That’s 1.8 million children, which is the number of additional children affected by the trend away from marriage since 1980.
Alas 1.8 million is nowhere near the full number of children affected. That’ll end up at around 8 million children, equivalent to every single child born over a 12 year period.
Because an increasing proportion of children have been born to relatively unstable unmarried couples over the last few decades, family breakdown has increased more or less every year. During this time, the number of lone parent families has doubled.
However, had this trend away from marriage not taken place – and the proportion of children born to relatively stable married couples remained at 1980 levels of 88% rather than the current level of 53% – then the number of children born since then who have experienced or can be expected to experience family breakdown might have been nearer 6.2 million, equivalent to every child born over a 9.5 year period.
Family breakdown among children born this year will now be some 44% higher than it should be. This is the shocking new finding from a research paper I’ve produced today for Marriage Foundation.
The press release and full report is available here. Today’s Times covers the story well about the number of children affected, while the Telegraph and Mail focus more on the trend away from marriage.
Put another way, the extra 44% is the potential prize for society if we can encourage couples to re-establish a clear sense of commitment before having children.
Until 1980, almost all couples were married before having children. Today only half are married. Of course this doesn’t mean that couples who don’t marry can’t do perfectly well. It’s just that only one in three couples stay together while bringing up children if they never marry. Compare that to three out of four married couples who stay together.
Establishing this disparity in break-up rates between those who are married and those who are not when their child is born is what has allowed me to estimate the cost of the trend away from marriage. Previously, it’s been possible to establish what proportion of intact parents with teenagers were married and what proportion were not. What’s not been possible is to work out how many of those married parents were married before or after their child was born: i.e. we couldn’t make a decent link between births inside and outside marriage and who then stays together. Now we can.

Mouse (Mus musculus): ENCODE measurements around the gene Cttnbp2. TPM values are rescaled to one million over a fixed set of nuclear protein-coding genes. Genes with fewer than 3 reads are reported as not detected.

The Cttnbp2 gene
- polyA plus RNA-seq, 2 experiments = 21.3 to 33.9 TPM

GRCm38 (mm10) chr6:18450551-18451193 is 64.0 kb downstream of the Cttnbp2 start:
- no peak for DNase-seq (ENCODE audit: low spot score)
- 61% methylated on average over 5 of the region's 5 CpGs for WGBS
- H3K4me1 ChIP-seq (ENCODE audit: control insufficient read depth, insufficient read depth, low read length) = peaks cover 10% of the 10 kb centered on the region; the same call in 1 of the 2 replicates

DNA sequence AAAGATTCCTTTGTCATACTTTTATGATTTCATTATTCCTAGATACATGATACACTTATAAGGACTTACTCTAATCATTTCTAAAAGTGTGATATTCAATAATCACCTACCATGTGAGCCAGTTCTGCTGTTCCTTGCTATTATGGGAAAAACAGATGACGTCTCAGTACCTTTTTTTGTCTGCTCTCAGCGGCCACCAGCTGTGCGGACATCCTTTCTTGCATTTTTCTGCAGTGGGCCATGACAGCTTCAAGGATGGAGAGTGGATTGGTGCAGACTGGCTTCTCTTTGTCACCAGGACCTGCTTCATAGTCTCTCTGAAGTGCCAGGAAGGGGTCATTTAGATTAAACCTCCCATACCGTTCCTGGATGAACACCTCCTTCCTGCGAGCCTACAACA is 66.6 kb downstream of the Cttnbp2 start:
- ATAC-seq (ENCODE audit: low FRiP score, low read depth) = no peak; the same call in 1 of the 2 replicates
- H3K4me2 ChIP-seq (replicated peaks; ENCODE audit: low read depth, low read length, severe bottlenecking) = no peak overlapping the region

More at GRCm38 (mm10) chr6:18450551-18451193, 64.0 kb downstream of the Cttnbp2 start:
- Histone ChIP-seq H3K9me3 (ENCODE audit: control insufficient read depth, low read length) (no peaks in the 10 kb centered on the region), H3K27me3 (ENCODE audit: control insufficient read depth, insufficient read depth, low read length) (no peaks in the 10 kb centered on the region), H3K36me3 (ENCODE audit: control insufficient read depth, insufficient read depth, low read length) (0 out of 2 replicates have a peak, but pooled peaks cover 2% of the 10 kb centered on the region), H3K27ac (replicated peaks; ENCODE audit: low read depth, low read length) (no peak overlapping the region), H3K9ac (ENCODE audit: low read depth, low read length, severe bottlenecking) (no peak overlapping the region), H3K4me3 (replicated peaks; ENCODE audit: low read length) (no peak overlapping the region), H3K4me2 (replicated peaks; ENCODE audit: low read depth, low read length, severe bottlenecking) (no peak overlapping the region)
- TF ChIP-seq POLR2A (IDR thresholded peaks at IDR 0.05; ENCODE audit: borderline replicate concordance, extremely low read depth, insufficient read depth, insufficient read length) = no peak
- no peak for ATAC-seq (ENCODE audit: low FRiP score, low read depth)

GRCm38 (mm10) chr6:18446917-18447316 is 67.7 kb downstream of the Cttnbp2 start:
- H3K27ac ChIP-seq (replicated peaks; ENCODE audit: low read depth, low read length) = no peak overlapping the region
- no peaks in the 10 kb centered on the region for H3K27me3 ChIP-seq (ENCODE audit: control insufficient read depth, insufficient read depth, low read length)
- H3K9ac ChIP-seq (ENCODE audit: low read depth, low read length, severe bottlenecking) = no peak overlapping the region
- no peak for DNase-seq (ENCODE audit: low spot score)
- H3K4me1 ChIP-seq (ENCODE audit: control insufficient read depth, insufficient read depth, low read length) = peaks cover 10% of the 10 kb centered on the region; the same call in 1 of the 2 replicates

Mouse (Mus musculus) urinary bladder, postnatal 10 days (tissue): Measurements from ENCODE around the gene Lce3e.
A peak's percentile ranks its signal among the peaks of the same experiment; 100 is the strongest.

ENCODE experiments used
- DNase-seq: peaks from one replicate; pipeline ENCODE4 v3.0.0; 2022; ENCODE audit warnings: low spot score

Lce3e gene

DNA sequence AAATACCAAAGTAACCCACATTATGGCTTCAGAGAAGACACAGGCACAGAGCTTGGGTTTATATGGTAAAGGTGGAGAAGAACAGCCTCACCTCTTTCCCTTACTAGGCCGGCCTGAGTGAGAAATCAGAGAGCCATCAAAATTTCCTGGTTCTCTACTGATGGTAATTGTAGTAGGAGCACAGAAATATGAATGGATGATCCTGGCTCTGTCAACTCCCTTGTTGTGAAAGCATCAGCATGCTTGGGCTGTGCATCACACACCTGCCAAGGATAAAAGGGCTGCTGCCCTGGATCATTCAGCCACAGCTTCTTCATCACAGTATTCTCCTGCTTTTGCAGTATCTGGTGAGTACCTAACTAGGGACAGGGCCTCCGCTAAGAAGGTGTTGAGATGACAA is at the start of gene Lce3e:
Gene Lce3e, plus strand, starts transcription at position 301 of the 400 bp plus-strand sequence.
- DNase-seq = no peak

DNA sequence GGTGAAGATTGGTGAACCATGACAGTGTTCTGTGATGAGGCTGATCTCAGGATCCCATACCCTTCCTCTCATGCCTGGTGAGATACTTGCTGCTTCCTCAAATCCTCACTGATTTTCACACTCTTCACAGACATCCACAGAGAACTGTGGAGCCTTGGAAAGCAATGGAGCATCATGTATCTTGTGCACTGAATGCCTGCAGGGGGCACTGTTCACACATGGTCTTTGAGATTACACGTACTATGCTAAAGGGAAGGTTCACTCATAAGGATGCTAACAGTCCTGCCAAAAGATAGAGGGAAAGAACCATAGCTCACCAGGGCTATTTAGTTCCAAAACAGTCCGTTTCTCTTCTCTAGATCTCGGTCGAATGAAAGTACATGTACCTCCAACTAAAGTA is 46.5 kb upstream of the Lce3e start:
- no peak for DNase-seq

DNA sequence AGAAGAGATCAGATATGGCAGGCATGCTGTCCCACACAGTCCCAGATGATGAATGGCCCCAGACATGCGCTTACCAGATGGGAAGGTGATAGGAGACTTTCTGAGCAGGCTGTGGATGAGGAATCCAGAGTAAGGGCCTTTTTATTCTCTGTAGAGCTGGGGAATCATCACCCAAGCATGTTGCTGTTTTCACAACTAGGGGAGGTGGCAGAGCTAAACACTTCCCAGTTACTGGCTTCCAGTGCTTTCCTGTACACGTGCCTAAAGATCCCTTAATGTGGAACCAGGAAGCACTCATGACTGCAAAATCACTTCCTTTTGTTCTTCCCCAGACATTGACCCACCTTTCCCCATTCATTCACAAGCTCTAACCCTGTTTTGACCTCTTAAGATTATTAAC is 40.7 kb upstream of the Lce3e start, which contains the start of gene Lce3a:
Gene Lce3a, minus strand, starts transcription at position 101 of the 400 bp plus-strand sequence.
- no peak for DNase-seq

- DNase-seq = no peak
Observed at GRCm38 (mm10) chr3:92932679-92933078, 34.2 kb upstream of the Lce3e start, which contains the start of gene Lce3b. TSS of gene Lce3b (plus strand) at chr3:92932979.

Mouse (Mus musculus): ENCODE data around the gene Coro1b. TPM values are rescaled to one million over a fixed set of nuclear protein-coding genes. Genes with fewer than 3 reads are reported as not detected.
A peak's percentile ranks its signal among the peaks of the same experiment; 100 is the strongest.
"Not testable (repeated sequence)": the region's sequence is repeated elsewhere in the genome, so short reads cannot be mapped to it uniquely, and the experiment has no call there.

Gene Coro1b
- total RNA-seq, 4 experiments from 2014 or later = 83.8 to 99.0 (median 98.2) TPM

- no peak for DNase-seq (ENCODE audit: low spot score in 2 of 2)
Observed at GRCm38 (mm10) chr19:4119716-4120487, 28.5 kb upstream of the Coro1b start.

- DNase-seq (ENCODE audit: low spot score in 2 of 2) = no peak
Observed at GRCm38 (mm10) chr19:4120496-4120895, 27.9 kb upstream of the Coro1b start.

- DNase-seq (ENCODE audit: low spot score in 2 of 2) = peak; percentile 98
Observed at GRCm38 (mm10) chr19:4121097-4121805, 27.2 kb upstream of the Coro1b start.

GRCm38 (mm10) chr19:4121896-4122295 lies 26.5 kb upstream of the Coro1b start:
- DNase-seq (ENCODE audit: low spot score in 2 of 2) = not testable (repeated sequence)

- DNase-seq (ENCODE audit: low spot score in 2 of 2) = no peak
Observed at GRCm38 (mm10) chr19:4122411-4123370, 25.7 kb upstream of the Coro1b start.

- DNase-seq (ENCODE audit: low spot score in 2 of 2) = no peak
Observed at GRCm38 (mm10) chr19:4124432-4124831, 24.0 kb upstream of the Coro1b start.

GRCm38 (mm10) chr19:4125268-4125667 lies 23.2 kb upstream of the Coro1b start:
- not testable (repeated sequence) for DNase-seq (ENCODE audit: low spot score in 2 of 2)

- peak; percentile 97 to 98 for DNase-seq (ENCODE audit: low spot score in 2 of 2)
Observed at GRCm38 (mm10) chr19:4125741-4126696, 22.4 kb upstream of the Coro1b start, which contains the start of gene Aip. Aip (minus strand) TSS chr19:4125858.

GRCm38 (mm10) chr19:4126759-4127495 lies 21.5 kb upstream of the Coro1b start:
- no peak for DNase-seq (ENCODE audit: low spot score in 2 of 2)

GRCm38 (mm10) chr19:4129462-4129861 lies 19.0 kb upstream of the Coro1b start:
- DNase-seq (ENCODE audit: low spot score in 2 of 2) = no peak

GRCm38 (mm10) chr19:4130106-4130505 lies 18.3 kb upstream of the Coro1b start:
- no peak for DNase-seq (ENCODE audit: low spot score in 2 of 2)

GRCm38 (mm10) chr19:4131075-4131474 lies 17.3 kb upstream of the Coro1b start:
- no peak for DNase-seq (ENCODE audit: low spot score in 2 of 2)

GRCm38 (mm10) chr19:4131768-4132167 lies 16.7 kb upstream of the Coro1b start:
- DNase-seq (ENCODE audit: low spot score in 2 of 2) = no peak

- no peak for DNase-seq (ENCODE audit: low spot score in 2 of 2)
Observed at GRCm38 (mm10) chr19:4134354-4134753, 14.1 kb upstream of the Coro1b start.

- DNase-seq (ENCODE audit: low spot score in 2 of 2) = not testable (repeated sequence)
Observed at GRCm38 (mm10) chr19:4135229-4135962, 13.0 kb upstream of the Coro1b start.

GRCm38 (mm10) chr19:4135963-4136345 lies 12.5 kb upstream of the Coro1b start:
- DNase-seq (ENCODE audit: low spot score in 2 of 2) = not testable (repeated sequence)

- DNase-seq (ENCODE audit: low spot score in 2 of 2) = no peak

Sceptics may try to argue that the increase in family breakdown has nothing to do with being married or not. Whether couples stay together is all about the kind of people they are, they will say. Unmarried cohabiting couples tend to be younger and less well educated, which is indeed the case.
But what has happened since 1980? Mums are having their first baby 3.4 years later. Real disposable household incomes have doubled. Three times as many people are achieving 5 GCSEs at C-grade or above or their equivalent.
On any of these bases – age, income, education – family breakdown should have been going down. Instead it has gone up. It’s therefore hard to attribute the rise in family breakdown to anything other than the trend away from marriage, a reduction in formal commitment, and a consequent increase in instability.
Interestingly, although lots of studies have found that age and education seem to have an effect on stability, most of these studies only cover the early years of parenthood. My study, published last month, showed that over the full period between birth and age fifteen, age and education didn’t affect break-up rates in any significant way. What did matter was whether parents were married before or after their child was born.
Only yesterday, I read an American article on how both political left and right in the USA are beginning to reach a consensus that marriage matters. The weight of evidence from research has become impossible to ignore.
Alas here in the UK, we have a different kind of consensus. On the evidence of the party manifestos, and regardless of the weight of evidence from research, marriage is to be ignored or trivialised. Only two of the five main parties mention marriage at all, and then via a tax allowance that will be too small to make any impact yet will still cost the taxpayer a fortune.
I mentioned in that last post that I am a man of hope. And I am. The good news story is that if we can quantify the full cost of the trend away from marriage, then we can also quantify the scope we have for strengthening families.
The bad news story is that 1.8 million children may beg to differ.